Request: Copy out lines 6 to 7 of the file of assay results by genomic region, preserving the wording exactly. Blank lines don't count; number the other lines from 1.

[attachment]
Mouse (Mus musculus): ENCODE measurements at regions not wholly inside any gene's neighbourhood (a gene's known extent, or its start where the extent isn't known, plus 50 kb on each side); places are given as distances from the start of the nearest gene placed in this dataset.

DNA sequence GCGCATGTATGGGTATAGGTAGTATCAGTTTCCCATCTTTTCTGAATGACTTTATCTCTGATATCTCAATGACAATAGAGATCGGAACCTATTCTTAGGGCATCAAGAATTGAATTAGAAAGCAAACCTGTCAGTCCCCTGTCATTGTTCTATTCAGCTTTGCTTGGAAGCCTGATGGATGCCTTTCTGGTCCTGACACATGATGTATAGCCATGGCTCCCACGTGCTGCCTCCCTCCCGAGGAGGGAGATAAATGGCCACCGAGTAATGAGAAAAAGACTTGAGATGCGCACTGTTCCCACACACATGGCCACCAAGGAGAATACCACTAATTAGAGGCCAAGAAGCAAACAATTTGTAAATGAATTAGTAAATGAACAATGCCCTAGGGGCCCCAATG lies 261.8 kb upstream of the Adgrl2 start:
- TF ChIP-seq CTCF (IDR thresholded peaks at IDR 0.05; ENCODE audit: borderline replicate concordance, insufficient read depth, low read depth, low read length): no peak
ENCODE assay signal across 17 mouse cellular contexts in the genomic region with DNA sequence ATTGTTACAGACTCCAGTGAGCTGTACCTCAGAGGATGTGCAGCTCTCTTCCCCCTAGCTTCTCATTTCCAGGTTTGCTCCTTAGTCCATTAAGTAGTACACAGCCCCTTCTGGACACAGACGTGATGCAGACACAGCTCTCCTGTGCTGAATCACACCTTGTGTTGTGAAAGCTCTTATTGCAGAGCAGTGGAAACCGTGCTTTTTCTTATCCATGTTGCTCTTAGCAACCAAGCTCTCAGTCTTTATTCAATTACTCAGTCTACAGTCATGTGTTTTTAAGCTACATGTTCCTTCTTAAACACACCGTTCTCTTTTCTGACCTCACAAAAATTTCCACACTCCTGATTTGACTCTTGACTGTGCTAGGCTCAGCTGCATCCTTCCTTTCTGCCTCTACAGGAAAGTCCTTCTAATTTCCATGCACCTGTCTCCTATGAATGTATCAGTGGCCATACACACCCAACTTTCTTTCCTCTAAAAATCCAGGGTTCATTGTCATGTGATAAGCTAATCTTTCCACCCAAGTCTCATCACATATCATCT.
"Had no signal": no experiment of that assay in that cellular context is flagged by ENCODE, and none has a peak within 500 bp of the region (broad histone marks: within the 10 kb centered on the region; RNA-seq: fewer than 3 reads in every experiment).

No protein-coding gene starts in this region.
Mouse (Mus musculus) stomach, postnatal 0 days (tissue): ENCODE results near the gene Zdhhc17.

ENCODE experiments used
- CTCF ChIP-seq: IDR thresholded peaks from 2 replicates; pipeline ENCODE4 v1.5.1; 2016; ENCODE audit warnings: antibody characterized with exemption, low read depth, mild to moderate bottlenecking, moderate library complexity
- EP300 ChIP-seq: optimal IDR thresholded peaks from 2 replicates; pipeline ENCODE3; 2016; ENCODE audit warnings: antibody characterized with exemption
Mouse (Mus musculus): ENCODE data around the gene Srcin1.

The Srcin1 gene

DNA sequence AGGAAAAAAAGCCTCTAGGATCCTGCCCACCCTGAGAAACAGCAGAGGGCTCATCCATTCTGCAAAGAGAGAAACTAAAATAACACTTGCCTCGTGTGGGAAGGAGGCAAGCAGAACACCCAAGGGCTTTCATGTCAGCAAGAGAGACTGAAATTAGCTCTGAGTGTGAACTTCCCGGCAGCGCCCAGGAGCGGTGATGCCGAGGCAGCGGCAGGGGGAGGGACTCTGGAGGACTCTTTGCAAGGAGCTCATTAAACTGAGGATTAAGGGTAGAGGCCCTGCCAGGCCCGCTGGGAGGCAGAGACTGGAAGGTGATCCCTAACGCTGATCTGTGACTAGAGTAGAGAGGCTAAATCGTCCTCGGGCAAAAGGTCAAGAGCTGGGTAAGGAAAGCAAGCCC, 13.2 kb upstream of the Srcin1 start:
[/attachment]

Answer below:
No protein-coding gene starts in this region.
Mouse (Mus musculus) stomach, postnatal 0 days (tissue): ENCODE results near the gene Zdhhc17.